Translated by Takuya Erik Watanabe
Four Tōhoku Festivals You Shouldn't Miss
In this article we will be introducing four festivals that are held in Japan's Tōhoku region in the summer. The Nebuta Matsuri in Aomori, the Tanabata Festival in Sendai, the Kantō Festival in Akita, and the Hanagasa Festival are all unique and impressive
Written by MATCHA
The Tōhoku region is the northernmost region in Honshū. The unique festivals held in each of its prefectures are famous all throughout Japan. Of the many festivals, the six Great Tōhoku Festivals (Nebuta Matsuri in Aomori, Morioka Sansa Odori in Iwate, Sendai Tanabata Festival in Miyagi, Kantō Festival in Akita, Hanagasa Festival in Yamagata, Waraji Matsuri Festival in Fukushima) held in early August attract many locals and visitors. Today we will be introducing a few of these festivals.
1. Nebuta Matsuri in Aomori
Nebuta matsuri festival is held every year from August 2nd to 7th, in Aomori city. It is one of the largest-scale festivals in Japan, attracting over 3,000,000 visitors. The venue is about 5 to 20 minutes on foot from JR Aomori station.
Large paper dolls are pulled around the parade route on dashi (*1) while dancers called haneto dance all around them. The dashi all are colorful, three-dimensional, and very impressive. The hanetos shouting "rasserā" resounds around the venue.
If you purchase (about 10,000 yen) or rent (about 4000 yen) a haneto costume, you can jump right in and take part in the dancing. Anybody is welcome, and participating is free! If you feel confident about your physical fitness, we recommend you take part and make some great memories of this experience.
It should be noted that there is a "Neputa Festival" (note the "P" instead of "B") in nearby Hirosaki. The Neputa Festival also uses three-dimensional dashi like the Nebuta Matsuri, as well as fan-shaped two-dimensional dashi. The dancers at the Neputa Festival shout "Yāyadō". You might like to take part in both and enjoy the subtle differences.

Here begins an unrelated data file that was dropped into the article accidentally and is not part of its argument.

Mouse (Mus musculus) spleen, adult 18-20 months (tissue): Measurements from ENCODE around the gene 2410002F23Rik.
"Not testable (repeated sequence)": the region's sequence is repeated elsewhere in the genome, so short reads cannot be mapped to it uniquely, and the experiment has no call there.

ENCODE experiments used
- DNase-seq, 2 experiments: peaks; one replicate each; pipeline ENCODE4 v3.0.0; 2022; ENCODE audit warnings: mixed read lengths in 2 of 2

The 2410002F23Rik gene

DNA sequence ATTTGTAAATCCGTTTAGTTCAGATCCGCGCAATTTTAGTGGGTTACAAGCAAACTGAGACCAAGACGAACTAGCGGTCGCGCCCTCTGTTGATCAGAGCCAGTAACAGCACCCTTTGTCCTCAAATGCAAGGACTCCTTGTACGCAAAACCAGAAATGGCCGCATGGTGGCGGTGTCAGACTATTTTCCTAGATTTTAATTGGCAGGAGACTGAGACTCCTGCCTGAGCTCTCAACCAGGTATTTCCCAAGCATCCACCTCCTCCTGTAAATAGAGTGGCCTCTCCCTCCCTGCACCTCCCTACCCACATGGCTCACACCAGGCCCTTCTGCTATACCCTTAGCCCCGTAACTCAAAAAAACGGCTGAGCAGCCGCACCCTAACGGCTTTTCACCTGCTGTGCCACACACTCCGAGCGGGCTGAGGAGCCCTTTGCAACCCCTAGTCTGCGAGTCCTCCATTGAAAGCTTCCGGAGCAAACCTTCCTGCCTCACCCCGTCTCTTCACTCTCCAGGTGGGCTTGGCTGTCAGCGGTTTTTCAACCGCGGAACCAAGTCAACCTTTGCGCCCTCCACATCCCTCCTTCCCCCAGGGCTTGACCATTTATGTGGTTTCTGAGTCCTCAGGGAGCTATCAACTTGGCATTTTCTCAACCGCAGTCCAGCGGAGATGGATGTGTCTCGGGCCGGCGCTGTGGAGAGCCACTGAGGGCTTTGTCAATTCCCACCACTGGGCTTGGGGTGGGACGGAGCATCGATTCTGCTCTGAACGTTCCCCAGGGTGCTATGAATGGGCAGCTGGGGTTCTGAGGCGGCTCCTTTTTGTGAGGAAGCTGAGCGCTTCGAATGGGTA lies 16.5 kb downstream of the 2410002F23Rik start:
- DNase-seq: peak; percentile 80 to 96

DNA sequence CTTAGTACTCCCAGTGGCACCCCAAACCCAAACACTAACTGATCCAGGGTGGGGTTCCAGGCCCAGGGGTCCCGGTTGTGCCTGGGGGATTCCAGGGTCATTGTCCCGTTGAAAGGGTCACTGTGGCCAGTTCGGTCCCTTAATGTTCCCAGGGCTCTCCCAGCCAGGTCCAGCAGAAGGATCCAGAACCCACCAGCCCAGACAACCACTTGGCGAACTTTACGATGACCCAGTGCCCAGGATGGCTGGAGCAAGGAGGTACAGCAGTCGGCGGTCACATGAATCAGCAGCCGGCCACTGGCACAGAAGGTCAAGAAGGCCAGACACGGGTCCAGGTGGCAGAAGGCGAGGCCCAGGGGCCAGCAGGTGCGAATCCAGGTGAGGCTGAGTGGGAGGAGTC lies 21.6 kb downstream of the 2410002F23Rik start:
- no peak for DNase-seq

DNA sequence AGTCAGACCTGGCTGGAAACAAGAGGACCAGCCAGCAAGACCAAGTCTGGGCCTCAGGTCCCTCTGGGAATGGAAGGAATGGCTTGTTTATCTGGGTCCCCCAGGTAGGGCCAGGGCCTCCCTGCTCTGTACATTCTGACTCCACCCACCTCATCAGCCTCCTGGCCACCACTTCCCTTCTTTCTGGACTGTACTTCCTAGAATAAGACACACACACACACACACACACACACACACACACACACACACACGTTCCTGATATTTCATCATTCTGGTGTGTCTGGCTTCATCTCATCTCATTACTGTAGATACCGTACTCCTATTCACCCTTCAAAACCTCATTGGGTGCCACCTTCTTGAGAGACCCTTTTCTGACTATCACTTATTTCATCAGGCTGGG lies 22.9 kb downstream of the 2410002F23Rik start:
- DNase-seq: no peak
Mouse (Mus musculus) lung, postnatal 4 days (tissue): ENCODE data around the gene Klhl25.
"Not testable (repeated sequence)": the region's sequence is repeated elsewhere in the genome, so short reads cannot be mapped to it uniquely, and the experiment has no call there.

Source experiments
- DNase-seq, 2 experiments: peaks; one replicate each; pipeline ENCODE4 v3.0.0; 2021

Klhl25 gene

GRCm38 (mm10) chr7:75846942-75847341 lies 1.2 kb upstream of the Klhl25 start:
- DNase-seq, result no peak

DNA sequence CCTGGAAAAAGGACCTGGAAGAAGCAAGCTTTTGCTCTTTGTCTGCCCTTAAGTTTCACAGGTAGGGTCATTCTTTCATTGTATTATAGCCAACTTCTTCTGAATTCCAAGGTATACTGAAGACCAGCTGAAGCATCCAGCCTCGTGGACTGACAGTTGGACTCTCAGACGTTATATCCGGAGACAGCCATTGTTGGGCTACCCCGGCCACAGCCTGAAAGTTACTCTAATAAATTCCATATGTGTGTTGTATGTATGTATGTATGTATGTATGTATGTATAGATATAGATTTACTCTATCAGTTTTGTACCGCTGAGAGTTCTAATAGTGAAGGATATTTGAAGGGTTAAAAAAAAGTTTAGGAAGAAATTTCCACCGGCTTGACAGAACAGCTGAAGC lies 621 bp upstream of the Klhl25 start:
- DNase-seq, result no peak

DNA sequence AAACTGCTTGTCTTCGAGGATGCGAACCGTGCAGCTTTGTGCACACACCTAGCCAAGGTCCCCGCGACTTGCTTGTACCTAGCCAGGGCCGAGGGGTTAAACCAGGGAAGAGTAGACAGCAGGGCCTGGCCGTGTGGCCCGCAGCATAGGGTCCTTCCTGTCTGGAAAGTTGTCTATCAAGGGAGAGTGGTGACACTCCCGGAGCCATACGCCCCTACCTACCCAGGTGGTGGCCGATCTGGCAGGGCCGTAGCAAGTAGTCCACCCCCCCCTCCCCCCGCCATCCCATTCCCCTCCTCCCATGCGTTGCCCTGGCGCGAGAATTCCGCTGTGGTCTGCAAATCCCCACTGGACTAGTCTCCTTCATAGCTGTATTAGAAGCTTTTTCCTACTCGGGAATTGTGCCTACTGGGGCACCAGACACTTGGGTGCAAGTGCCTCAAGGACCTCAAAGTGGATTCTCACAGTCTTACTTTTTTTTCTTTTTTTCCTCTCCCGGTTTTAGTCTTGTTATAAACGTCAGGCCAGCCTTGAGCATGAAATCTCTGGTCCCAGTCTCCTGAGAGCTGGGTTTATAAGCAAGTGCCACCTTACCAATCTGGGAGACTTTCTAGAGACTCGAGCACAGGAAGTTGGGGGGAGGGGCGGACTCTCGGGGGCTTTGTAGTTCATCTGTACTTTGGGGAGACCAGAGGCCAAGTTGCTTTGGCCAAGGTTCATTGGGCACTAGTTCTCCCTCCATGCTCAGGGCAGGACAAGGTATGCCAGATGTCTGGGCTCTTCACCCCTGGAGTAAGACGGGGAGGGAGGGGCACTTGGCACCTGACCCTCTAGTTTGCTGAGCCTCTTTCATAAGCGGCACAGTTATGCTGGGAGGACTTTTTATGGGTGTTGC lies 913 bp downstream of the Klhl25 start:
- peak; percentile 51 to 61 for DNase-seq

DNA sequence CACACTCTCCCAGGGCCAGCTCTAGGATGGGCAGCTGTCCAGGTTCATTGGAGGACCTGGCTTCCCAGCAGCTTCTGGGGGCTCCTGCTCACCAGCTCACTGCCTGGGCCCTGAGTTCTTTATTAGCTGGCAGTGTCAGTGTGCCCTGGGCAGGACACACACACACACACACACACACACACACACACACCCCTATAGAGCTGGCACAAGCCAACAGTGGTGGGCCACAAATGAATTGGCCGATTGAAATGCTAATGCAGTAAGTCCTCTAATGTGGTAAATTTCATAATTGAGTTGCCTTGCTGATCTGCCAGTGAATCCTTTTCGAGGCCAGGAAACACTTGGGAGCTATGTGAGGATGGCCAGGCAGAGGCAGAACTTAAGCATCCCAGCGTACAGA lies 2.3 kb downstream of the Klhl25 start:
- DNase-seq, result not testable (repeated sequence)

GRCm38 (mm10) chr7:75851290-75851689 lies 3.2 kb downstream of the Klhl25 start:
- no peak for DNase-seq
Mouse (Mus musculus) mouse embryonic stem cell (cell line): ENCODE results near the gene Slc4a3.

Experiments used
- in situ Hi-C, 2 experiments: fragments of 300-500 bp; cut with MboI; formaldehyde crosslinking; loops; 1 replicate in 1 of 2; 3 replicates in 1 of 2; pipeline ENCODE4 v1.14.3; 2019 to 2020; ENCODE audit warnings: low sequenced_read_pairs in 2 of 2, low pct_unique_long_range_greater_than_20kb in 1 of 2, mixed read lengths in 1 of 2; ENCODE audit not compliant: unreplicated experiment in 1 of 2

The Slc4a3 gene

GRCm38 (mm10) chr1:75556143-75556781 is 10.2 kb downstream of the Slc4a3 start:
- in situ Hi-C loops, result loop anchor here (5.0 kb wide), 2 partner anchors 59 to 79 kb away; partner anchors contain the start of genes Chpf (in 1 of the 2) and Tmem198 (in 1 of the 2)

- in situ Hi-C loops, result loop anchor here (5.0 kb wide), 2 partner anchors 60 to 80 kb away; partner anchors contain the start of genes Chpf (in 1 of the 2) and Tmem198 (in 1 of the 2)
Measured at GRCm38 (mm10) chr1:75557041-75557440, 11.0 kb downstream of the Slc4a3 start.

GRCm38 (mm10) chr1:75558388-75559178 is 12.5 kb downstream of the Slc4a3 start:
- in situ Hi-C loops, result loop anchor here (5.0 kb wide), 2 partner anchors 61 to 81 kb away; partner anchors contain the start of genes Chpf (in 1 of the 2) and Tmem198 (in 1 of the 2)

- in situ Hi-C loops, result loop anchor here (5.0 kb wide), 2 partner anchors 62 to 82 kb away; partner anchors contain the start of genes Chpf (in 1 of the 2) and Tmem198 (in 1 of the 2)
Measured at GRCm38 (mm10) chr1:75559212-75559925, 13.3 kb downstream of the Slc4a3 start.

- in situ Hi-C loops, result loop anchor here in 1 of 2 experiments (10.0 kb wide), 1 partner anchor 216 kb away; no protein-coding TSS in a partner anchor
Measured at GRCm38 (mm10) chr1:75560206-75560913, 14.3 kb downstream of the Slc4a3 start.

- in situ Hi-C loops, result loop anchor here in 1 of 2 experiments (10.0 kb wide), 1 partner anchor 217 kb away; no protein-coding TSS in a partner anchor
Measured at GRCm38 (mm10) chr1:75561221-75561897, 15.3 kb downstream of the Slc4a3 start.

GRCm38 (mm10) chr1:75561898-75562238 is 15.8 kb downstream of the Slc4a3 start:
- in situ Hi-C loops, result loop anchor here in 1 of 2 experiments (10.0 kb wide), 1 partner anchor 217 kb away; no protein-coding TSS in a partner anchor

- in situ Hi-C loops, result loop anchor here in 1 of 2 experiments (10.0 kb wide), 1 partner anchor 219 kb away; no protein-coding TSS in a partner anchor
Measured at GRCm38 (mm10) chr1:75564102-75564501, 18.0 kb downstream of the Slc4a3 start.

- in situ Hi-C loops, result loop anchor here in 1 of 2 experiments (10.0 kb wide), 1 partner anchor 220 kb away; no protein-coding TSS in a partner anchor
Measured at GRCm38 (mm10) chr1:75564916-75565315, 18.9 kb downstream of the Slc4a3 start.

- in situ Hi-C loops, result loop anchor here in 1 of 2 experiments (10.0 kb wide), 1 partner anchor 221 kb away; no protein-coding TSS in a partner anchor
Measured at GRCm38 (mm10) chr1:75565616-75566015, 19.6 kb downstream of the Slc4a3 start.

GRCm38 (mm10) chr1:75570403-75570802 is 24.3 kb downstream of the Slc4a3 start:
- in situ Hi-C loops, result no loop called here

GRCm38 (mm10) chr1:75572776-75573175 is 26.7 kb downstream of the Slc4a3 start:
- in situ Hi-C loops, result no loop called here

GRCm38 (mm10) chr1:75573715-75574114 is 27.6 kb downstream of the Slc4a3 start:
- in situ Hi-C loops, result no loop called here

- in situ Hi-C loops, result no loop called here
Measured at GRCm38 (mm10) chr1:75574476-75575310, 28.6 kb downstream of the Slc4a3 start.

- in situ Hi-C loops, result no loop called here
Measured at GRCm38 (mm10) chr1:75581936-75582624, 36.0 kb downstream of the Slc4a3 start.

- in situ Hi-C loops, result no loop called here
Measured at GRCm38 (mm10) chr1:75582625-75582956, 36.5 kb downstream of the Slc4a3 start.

*1 Dashi: A vehicle for the gods; a parade float with religious connotations, pulled by rope at festivals.
Address: Aomori, Aomori city, Yanakawa 1-4-1
Website: Aomori Nebuta Matsuri (has translation link)
2. Tanabata Festival in Sendai
This festival is held annually from August 6th to 8th in Sendai. The venue is a 5 minute walk from JR Sendai station. The Tanabata decorations made of paper and bamboo color the city.
Usually, seven different types of small ornaments are used for Tanabata decorations. Each ornament has a meaning, such as improvement in academics and calligraphy, yakuyoke (*2) - protection against illness and misfortune, health and long life of family, or business prosperity. Just walking around the city which will be full of colorful decorations will become a fun experience.
*2 Yakuyoke: The removing and warding off of suffering and misfortune.
Address: Miyagi, Sendai, Aoba, Chūō 1
Website: Sendai Tanabata Festival
3. Kantō Festival in Akita
The Kantō Festival is held every year from the 3rd to the 6th of August in Akita city. The venue is a 15-minute walk from JR Akita station. Countless lanterns shaped as komedawara (rice containers, *3) decorate the streets. These lanterns are known as chōchin (*4) and are made from rice paper wrapped around a bamboo frame. People walk down the street along to the music of drums and flutes carrying bamboo on their foreheads, waists, and shoulders. They shout "Dokkoisho, dokkoisho" as they walk, wishing for a good harvest for the year.
The sight of about 10,000 chōchin lighting up the night sky is very magical. The viewing seats cost 2100 or 2600 yen. A seating area for six people costs 20,000 yen.
Address: Akita, Akita, Ōmachi 2
Website: Akita Kantō Festival
*3 Komedawara: A cylindrical container made from straw. It is used to put rice inside.
*4 Chōchin: A lantern made by placing a candle in a thin frame made of split bamboo with paper around it.
4. Hanagasa Festival in Yamagata
This festival is held every year from August 5th to 7th in Yamagata city. It is a large-scale festival where 1,000,000 people visit during the three days it is held. The venue is a 10 minute walk from JR Yamagata station. Dancers wearing bright kimono-like costumes and hanagasa hats (*5) follow after the ceremonial vehicles called dashi. They dance along to the sound of the taiko drums, shouting, "Yassho, Makasho."
All the people in a group wear the same costume. The groups dancing in synchronization are really a marvelous sight. There is a line at the end of the parade for unofficial participants so you can jump right in if you want to.
Address: Yamagata, Yamagata, Tōkamachi - Honchō - Nanokamachidōri
Website: Yamagata Hanagasa Festival
*5 Hanagasa: A type of hat made from flowers or artificial flowers used for dancing.
Every festival is highly popular with both domestic and international visitors, meaning that the hotels nearby fill up quickly. We recommend you book a place to stay before deciding to participate in one of the festivals.
Tōhoku Festival MAP